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Page 5 of 53, showing 10 records out of 523 total, starting on record 41, ending on 50

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Title | Creator | Date Made Visible | None

John H. Linn to Lewis Allen Alderson

Three letters from John H. Linn to Lewis Allen Alderson. Alderson later moved to Atchison, Kansas, in 1858 and was a prominent Baptist minister. He died in Atchison in 1881.

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Clergyman's pocket diary and visiting book belonging to Boston Corbett

Pocket diary belonging to Thomas P. "Boston" Corbett, the man who killed John Wilkes Booth following President Lincoln's assassination. Before moving to Cloud County, Kansas in 1878, Corbett was pastor of the Siloam (Methodist) Mission Church located at 328 Pine Street in Camden, New Jersey. The book contains a list of members, records of funerals and baptisms, and diary entries.

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Sunshine Creek

Sandzen, Birger

Woodblock print on white paper, depicting trees and bluffs near a creek. This print is the work of Birger Sandzen (1871-1954), a Swedish immigrant who came to Lindsborg, Kansas in 1894 to teach at Bethany College. While best known for working in oil, Sandzen also was a member of the Prairie Print Makers and successful at producing art prints.

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A Glimpse of the Smoky Hills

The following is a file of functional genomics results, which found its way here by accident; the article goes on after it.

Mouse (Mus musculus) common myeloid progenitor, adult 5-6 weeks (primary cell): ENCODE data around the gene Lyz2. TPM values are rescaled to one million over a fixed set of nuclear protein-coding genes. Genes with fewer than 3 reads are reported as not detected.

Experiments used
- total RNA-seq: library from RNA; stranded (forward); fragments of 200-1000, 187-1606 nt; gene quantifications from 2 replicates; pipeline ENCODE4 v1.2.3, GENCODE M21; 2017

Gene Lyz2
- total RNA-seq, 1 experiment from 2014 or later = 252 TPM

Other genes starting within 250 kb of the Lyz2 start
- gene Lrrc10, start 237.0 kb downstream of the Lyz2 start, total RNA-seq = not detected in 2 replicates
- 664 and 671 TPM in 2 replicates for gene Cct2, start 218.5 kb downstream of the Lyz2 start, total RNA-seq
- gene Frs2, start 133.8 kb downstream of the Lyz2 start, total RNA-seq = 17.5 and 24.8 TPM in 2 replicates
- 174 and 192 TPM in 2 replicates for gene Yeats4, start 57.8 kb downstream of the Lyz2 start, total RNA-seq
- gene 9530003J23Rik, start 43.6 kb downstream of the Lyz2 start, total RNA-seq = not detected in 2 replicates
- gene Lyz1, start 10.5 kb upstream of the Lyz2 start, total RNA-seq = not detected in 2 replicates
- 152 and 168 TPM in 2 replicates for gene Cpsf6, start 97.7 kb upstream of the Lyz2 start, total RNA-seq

Coy Avon Seward

Black lithographed scene on tan kid finish Bristol paper. Depicts the Smoky Hills of Kansas through an arch formed by trees. The artist was Coy Avon Seward (1884-1939), born in Chase, Kansas, and trained at both Washburn and Bethany colleges. Seward was a founding member of the Prairie Print Makers Association. This group believed art should be affordable for all people, not just collectors. Seward produced this print in 1927.

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The Prairie Castle

Birger Sandzen

Woodblock print on white paper, depicting a towering rock formation. This print is the work of Birger Sandzen (1871-1954), a Swedish immigrant who came to Lindsborg, Kansas in 1894 to teach at Bethany College. While best known for working in oil, Sandzen also was a member of the Prairie Print Makers and successful at producing art prints.The print was done between 1916 and 1952.

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Therapy staff at Menninger Clinic, Topeka, Kansas

Photographs of therapists in 1941 and 1964. Menninger is a leading psychiatric hospital dedicated to treating individuals with mood, personality, anxiety and addictive disorders, teaching mental health professionals and advancing mental healthcare through research. It was located in Topeka, Kansas, from 1925 to 2003 and is now in Houston, Texas.

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Wolf Creek Nuclear Generating Station logo

Bosin, Blackbear